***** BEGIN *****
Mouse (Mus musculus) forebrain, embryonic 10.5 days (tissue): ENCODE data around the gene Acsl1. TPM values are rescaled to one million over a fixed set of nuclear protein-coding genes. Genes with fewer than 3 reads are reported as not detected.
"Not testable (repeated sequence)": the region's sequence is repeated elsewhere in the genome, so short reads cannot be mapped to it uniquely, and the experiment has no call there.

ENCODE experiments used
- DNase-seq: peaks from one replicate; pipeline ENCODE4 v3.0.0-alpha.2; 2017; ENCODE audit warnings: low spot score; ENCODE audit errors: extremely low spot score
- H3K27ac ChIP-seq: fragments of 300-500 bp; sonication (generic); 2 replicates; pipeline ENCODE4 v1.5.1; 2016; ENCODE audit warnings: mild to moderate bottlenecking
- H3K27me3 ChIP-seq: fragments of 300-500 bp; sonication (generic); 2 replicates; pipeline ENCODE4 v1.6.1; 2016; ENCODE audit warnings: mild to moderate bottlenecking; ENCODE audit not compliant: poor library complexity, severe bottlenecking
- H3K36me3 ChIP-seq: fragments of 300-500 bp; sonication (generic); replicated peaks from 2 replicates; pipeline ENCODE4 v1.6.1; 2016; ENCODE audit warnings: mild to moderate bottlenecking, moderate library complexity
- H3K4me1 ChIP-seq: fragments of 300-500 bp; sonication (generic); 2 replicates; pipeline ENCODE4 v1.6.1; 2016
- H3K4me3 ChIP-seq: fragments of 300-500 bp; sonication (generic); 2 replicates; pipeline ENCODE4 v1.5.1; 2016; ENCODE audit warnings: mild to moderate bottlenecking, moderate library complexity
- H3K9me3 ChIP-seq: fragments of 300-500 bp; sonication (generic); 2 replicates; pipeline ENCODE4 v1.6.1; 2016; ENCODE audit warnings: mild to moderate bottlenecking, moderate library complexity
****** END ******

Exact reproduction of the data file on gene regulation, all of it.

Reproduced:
Mouse (Mus musculus) forebrain, embryonic 10.5 days (tissue): ENCODE data around the gene Acsl1. TPM values are rescaled to one million over a fixed set of nuclear protein-coding genes. Genes with fewer than 3 reads are reported as not detected.
"Not testable (repeated sequence)": the region's sequence is repeated elsewhere in the genome, so short reads cannot be mapped to it uniquely, and the experiment has no call there.

ENCODE experiments used
- DNase-seq: peaks from one replicate; pipeline ENCODE4 v3.0.0-alpha.2; 2017; ENCODE audit warnings: low spot score; ENCODE audit errors: extremely low spot score
- H3K27ac ChIP-seq: fragments of 300-500 bp; sonication (generic); 2 replicates; pipeline ENCODE4 v1.5.1; 2016; ENCODE audit warnings: mild to moderate bottlenecking
- H3K27me3 ChIP-seq: fragments of 300-500 bp; sonication (generic); 2 replicates; pipeline ENCODE4 v1.6.1; 2016; ENCODE audit warnings: mild to moderate bottlenecking; ENCODE audit not compliant: poor library complexity, severe bottlenecking
- H3K36me3 ChIP-seq: fragments of 300-500 bp; sonication (generic); replicated peaks from 2 replicates; pipeline ENCODE4 v1.6.1; 2016; ENCODE audit warnings: mild to moderate bottlenecking, moderate library complexity
- H3K4me1 ChIP-seq: fragments of 300-500 bp; sonication (generic); 2 replicates; pipeline ENCODE4 v1.6.1; 2016
- H3K4me3 ChIP-seq: fragments of 300-500 bp; sonication (generic); 2 replicates; pipeline ENCODE4 v1.5.1; 2016; ENCODE audit warnings: mild to moderate bottlenecking, moderate library complexity
- H3K9me3 ChIP-seq: fragments of 300-500 bp; sonication (generic); 2 replicates; pipeline ENCODE4 v1.6.1; 2016; ENCODE audit warnings: mild to moderate bottlenecking, moderate library complexity